AuthorRank & Authorship – Write your way into Search in 2013

 

Author RankFrom it’s very beginning, Google has used PageRank as a successful indicator of the value and authority of a given piece of content on the web. The concept of using links as a measurement of value; a vote, an endorsement etc.; was one of the fundamental reasons behind the accuracy of its search results and ultimately the success of Google as the search engine that we all know and love. That, and the clean interface anyway!

Since those early days though, the web has moved on. Ever since the web 2.0 boom, and in particular the emergence of Social websites, more and more people are able to contribute and distribute content on the web.

Consequently, search engines now have more (although not necessarily better) content to process and, in turn, more signals to take from them. Judging merit on links alone just doesn’t make sense for today’s World Wide Web and Google have clearly known this for some time.

“We know that great content comes from great authors, and we’re looking closely at ways this markup could help us highlight authors and rank search results.” – Othar Hansson, Google Software Engineer

The catalyst here is that there’s always been a key area where PageRank alone has failed.

What happens when an author steps away from their normal soap box and contributes elsewhere? Shouldn’t their authority go with them? Should that content, if related to their particular expertise, not be recognised as holding the same value as that made on their own site?

Over recent years, social signals have come into the mix providing a great way for search engines to tap into what’s hot and happening ‘right now’ but what about taking it beyond the grapevine? What about understanding things at an author level too? Understanding an individual, their connections and their impact on the web as a whole is key to the future of search!

Enter AuthorRank.

The original patent made back in 2007 named Author Rank as “Agent Rank” and spoke about having a digital signature that associates an agent (author) with one or more pieces of content on the web.

Google's Agent Rank Patent

Google’s Agent Rank Patent

Understanding the author brings in a whole new set of metrics and signals on determining the value of the content and the appropriate ranking it deserves. Understanding an author, the content they produce, the topics they specialise in, the relationships they have, where they publish and the impact and engagement levels of their content takes things to a whole new level.

AuthorRank doesn’t come to replace PageRank, it comes to aid and to bridge the gaps that PageRank alone cannot fill.

Most of all, though, it helps Google in the battle of separating the Wheat from the Chaff; delivering high quality content and filtering out the noise. Gaming AuthorRank, Google hopes, will be hard; real hard.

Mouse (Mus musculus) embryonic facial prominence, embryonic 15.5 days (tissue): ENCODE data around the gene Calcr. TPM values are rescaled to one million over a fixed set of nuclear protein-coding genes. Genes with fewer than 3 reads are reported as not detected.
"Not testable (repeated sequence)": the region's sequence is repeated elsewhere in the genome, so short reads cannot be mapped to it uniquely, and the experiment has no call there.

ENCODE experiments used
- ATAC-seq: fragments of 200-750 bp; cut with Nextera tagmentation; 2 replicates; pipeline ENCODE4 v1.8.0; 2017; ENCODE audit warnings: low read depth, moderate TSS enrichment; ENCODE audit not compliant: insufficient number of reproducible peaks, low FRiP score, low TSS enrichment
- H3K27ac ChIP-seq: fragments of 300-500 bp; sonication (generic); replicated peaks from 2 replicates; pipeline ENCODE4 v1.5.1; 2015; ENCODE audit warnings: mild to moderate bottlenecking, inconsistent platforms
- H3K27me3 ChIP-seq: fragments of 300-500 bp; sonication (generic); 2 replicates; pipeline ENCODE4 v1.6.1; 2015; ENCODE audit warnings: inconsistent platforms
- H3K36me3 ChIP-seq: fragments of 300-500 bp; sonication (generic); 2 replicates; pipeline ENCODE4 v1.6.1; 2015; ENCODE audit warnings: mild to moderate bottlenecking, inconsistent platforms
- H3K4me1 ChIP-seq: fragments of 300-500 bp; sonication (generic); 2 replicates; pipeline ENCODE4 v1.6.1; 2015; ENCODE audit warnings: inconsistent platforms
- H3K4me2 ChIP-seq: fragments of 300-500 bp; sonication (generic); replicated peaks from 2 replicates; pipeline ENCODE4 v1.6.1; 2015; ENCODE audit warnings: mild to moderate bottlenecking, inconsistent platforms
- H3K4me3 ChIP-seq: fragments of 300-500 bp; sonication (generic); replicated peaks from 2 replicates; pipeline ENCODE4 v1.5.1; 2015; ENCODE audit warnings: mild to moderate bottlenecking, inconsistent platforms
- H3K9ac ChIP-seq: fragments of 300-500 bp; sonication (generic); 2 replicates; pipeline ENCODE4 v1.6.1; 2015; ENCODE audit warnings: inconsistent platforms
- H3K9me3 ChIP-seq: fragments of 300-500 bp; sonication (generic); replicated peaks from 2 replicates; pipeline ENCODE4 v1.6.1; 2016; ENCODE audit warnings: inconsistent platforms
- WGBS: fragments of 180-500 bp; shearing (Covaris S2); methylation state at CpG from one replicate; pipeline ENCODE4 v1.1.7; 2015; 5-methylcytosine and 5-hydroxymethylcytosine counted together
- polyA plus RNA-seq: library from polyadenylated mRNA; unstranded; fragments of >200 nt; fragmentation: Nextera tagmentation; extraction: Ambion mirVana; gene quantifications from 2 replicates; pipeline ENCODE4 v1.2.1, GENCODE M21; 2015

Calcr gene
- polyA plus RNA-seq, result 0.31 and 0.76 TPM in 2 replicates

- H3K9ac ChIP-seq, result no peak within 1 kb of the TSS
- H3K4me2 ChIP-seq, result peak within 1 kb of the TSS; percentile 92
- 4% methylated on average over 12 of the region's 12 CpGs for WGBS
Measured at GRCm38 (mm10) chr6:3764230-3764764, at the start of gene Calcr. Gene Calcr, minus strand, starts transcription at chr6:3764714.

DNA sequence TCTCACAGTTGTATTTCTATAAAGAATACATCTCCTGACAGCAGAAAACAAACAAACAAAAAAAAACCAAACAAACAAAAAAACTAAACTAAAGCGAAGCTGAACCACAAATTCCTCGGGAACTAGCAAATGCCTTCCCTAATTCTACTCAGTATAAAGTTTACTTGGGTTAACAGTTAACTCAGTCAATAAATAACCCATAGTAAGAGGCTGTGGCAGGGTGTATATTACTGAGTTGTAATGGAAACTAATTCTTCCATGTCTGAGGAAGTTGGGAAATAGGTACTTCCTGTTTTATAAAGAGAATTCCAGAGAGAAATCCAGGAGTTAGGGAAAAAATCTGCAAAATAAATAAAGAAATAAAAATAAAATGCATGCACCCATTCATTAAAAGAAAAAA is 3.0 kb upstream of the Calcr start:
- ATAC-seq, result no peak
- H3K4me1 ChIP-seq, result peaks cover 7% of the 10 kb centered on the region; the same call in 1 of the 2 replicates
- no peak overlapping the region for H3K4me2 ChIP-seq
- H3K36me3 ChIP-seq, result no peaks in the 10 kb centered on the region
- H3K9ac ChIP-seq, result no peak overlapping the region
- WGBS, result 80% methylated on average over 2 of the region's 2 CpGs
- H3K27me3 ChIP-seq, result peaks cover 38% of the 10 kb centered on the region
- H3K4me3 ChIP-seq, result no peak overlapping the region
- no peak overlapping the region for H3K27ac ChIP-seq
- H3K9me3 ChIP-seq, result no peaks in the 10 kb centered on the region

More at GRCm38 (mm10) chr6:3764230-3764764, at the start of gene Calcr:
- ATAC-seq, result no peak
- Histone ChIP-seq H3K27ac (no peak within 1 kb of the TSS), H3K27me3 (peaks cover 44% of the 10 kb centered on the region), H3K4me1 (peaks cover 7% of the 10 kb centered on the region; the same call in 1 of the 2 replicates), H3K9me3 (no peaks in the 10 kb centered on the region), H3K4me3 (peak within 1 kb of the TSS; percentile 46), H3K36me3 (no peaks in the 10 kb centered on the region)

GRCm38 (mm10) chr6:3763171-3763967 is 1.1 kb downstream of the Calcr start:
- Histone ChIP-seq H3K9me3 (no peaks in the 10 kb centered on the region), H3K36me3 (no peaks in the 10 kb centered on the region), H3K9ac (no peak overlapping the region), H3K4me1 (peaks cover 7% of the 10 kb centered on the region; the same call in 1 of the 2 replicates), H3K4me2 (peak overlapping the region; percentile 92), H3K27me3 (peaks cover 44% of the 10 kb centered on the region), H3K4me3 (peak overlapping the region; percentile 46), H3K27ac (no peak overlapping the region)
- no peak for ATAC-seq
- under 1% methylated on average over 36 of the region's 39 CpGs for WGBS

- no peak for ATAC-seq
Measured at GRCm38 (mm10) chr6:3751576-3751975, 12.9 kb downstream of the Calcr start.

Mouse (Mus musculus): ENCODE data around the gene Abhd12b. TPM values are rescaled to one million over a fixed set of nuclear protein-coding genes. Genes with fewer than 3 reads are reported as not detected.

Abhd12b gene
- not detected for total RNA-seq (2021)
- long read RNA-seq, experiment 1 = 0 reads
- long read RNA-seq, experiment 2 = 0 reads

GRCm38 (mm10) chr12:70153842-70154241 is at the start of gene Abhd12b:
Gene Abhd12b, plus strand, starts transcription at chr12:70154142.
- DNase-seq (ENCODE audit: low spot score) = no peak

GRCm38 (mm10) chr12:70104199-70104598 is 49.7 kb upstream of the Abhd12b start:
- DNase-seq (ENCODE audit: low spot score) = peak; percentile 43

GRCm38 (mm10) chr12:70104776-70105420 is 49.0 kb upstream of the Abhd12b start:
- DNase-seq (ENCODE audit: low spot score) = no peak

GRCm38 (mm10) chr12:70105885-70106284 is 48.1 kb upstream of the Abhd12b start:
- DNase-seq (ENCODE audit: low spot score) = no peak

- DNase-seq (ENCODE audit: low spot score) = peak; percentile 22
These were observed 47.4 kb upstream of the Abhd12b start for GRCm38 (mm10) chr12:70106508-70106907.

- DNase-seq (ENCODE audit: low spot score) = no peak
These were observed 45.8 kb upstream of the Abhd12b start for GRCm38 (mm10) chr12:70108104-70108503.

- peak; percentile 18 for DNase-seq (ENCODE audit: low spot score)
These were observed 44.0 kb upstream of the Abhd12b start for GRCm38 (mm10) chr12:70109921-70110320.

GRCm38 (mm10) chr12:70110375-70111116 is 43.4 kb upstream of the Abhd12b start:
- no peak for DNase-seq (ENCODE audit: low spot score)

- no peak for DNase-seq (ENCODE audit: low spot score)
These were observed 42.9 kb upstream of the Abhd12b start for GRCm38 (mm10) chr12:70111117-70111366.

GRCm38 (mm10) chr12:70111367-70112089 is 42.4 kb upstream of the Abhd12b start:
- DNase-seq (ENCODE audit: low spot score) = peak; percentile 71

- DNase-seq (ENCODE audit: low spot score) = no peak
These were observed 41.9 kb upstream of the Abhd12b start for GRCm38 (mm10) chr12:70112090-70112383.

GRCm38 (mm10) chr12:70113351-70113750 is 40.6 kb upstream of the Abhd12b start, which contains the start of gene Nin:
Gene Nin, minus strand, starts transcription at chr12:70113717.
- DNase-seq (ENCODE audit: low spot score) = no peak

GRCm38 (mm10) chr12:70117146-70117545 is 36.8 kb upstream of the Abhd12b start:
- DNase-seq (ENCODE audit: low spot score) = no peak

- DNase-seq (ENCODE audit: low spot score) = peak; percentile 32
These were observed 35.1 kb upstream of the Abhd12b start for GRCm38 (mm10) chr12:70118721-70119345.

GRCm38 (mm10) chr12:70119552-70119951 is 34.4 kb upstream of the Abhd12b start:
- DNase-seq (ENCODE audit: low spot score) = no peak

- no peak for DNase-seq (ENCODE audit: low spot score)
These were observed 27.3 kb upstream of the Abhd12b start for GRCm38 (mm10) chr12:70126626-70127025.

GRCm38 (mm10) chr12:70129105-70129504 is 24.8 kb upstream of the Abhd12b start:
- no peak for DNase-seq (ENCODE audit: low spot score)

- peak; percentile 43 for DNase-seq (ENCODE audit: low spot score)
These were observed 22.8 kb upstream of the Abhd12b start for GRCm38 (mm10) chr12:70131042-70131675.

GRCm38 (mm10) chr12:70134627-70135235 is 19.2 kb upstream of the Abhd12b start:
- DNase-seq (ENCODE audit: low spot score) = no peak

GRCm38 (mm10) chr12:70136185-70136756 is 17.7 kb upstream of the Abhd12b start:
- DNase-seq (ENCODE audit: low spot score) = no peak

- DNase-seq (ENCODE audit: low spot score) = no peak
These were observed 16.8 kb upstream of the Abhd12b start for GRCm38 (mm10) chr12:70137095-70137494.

So what might influence Author Rank?

Below are a few ideas on signals that could potentially be used to measure AuthorRank and things you might want to have in the back of your mind moving forward into 2013:

  • Google+’s, Likes, Retweets etc
  • Google+ Circle Reach
  • Author Rank of individuals sharing/endorsing your content
  • Uptake velocity of content
  • Comments/User Engagement
  • Frequency of Posts
  • Topical relevancy
  • Author Connections & Relationships
  • Distribution/Publication Channels (website connections)
  • Accrued PageRank of content produced

AuthorRank Today

Although there hasn’t been any real official statements from Google on AuthorRank and how/if it’s being used in ranking today’s search results, you can read between the lines and sure as hell bet it will be at some point in the future.

Personalised search, Authorship mark up, Google+, Ripples, Knowledge Graph, Google Comments (if/when that arrives); notice a connection here?…

Matt Cutts Authorship in SERPs

All of these new features and services demonstrate Google’s commitment and movement towards understanding the people, relationships and entities that make up the web; and delivering/ranking the content in its index with all of this in mind.

Judging by the Knowledge graph results we’re already starting to see for key individuals around a topic, it’s possible that some form of AuthorRank could very well already be at play here.

As the concept develops and uptake in Google+ and Authorship mark-up increases, more and more influence will start to come from AuthorRank. The question is, are you ready?

What can I do NOW?

The answer is simple, become a true authority in your niche.

Build a voice that people want to listen to and will trust.

  1. Produce “great content” based around your particular market
  2. Make insightful contributions beyond just your site
  3. Embrace social. Build relationships, share and engage. Build a voice that people want to listen to and trust.
  4. Set up and use Google+ as a channel to distribute your content, voice your opinions and engage.
  5. If you haven’t already, set up the Authorship Mark-up that was released June 2011! Not only will this tie your Authorship to your content but it will also help you stand out in SERPs and improve CTR.
  6. A business is rarely just one person. Get other team members to develop their own personal brand under the business umbrella.

As Chris mentioned in our first post, start off the year by really taking a good hard look at your 2013 contact strategy, but don’t forget to tie this in with the authorship to make sure you get the most out of your efforts!

 

Leave a Reply

Your email address will not be published. Required fields are marked *

You may use these HTML tags and attributes: <a href="" title=""> <abbr title=""> <acronym title=""> <b> <blockquote cite=""> <cite> <code> <del datetime=""> <em> <i> <q cite=""> <strike> <strong>